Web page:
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From BJ Hargrave <hargr...@us.ibm.com>
Subject Re: JSR 291 - public review
Date Mon, 22 Jan 2007 18:35:42 GMT
"Geir Magnusson Jr." <geir@pobox.com> wrote on 01/22/2007 01:17:41 PM:

> On Jan 22, 2007, at 1:05 PM, Glyn Normington wrote:
> > On 22 Jan 2007 at 08:35:29 Geir Magnusson Jr. <geir@pobox.com> wrote:
> >
> > > Both of these are required by the JCP, but I don't see how this 
> > is  > going to work out yet.  The license of the included OSGi spec 
> > is for  > feedback and distribution only.  I assume that you aren't 
> > being  > licensed to implement the spec, even for internal 
> > evaluation.  That's  > unusual for even a JCP spec.  Granted, this 
> > is consistent with the  > license you agree to to review this spec 
> > which doesn't mention  > implementation either.
> > >
> > > Glyn?
> > >
> >
> > There is nothing in the JSR 291 PR draft license that prohibits 
> > implementation, but bear in mind that this is a DRAFT spec, and 
> > consistent with other JCP public review draft specs it is being 
> > distributed for evaluation, including implementations intended for 
> > evaluation. IBM is trying not to be restrictive, but as a draft 
> > spec it is subject to change and therefore implementors must take 
> > that into consideration.
> I'm simply confused then.  The license in the OSGi document says :
> "The OSGi Alliance hereby grants you a limited copyright license to 
> copy and display
> this document (the "Distribution") in any medium without fee or 
> royalty. This
> Distribution license is exclusively for the purpose of reviewing and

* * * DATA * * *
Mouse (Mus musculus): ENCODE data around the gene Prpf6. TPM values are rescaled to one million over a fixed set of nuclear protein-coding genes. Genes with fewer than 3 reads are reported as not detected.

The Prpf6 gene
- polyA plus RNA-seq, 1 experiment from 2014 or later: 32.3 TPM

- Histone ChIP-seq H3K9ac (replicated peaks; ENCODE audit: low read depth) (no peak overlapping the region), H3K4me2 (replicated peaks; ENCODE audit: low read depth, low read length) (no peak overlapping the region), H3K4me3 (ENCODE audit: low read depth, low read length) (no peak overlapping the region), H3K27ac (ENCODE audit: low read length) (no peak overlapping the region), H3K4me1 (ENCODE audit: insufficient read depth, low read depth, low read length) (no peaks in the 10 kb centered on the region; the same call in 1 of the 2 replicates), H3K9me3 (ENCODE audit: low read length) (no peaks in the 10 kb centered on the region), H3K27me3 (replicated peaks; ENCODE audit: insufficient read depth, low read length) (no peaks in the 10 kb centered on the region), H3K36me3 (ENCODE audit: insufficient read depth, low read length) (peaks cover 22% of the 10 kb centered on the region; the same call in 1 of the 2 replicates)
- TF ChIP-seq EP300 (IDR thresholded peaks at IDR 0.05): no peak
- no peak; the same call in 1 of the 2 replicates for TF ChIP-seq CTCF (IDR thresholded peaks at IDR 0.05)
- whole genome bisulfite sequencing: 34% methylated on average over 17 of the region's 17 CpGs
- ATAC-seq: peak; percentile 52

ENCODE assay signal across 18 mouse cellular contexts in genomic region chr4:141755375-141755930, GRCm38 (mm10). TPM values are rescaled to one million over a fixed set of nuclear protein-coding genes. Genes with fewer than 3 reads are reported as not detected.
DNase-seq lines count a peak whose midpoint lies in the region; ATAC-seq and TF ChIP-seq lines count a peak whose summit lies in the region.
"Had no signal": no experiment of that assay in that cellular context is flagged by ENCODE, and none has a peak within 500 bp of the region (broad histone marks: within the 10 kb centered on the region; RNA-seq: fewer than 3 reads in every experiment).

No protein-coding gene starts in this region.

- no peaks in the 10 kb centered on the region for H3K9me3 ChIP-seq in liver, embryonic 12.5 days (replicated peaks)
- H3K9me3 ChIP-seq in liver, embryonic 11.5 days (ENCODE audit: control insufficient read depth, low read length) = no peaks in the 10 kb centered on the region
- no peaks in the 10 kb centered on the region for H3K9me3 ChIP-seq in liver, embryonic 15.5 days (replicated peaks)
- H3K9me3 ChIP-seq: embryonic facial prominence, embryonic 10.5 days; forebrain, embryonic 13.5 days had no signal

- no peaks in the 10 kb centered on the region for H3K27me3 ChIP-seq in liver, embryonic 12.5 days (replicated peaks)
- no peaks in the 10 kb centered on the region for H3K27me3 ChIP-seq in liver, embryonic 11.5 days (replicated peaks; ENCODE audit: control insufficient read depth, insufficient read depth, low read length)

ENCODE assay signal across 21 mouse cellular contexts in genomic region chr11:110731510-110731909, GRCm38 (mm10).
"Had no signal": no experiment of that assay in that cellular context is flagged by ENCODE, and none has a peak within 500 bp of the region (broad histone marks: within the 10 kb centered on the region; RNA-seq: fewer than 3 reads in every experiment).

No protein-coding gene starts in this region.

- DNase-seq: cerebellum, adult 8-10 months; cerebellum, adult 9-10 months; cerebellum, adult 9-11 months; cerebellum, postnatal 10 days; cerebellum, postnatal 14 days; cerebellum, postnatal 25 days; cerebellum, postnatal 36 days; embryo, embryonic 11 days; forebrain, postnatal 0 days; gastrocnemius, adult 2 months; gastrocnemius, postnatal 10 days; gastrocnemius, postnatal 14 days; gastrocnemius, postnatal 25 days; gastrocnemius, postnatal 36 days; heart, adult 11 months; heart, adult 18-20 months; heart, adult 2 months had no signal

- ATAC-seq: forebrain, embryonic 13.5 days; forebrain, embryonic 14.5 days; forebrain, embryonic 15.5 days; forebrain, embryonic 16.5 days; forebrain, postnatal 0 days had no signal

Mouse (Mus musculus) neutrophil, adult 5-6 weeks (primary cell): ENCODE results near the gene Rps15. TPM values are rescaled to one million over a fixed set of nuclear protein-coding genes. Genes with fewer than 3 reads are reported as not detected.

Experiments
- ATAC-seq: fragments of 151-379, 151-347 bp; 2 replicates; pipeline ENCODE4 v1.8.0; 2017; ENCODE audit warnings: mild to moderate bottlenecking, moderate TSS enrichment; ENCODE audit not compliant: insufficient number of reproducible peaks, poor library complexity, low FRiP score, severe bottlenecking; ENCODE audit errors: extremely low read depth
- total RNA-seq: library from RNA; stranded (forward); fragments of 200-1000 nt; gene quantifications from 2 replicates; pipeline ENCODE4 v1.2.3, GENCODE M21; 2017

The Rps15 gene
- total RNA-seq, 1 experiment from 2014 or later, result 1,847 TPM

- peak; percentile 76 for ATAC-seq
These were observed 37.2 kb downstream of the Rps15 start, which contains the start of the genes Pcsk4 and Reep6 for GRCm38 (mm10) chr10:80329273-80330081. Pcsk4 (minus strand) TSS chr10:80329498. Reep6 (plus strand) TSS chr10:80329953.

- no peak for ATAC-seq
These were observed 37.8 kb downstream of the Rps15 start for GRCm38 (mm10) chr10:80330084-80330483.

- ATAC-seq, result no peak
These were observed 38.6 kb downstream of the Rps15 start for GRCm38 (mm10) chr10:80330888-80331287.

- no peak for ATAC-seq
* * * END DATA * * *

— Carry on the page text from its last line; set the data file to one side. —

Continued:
> providing
> feedback to the OSGi Alliance."

This refers to the specification itself. You are not allowed to create a 
derivative specification. No JSR would allow that. To be clear, an 
implementation of the specification is not a derivative work of the 
specification (certainly as far as OSGi or IBM are concerned).
> Am I allowed to implement this?

Yes. Experience from implementation can be used as a tool to review and 
provide feedback. The license is intended to allow this and there is 
nothing in the license to prohibit. It was OSGi's desire to gain feedback 
from open source groups during spec review. Equinox is implementing this 
draft and it may well be that Knopflerfish and Felix are also. This 
license is much more generous than many JSR review licenses (I have seen) 
in that it does not require to you to destroy the draft specification or 
any implemation of it at the end of the review period. 

> [SNIP]
> > >
> > > There's a disconnect in IP flows - and I'm sure Glyn can 
> > comment.   > The JSPA requires that patents reading on specific 
> > contributions to  > the spec that are owned by the contributor are 
> > licensed to users and  > distributors of compatible implementations 
> > in a RAND and royalty-free  > basis.  How will JSR291 bridge the 
> > gap, given that the contributors  > to the OSGi spec aren't bound 
> > by the JSPA?
> >
> > This is not a new issue and it has already been addressed and 
> > resolved by JSR232 in the ME space. JSR 291 will follow the same path.
> can you explain it?

I am not a lawyer (and I don't even play one on TV), but as I understand 
it, the JCP requires the spec lead to make certain patent grants on 
necessary patents the spec lead owns. IBM, as the spec lead, will of 
course fulfill those obligations. For 232, Motorola and Nokia were the 
spec leads and successfully fulfilled those same obligations.

> geir

BJ Hargrave
Senior Technical Staff Member, IBM
OSGi Fellow and CTO of the OSGi Alliance

office: +1 407 849 9117
mobile: +1 386 848 3788

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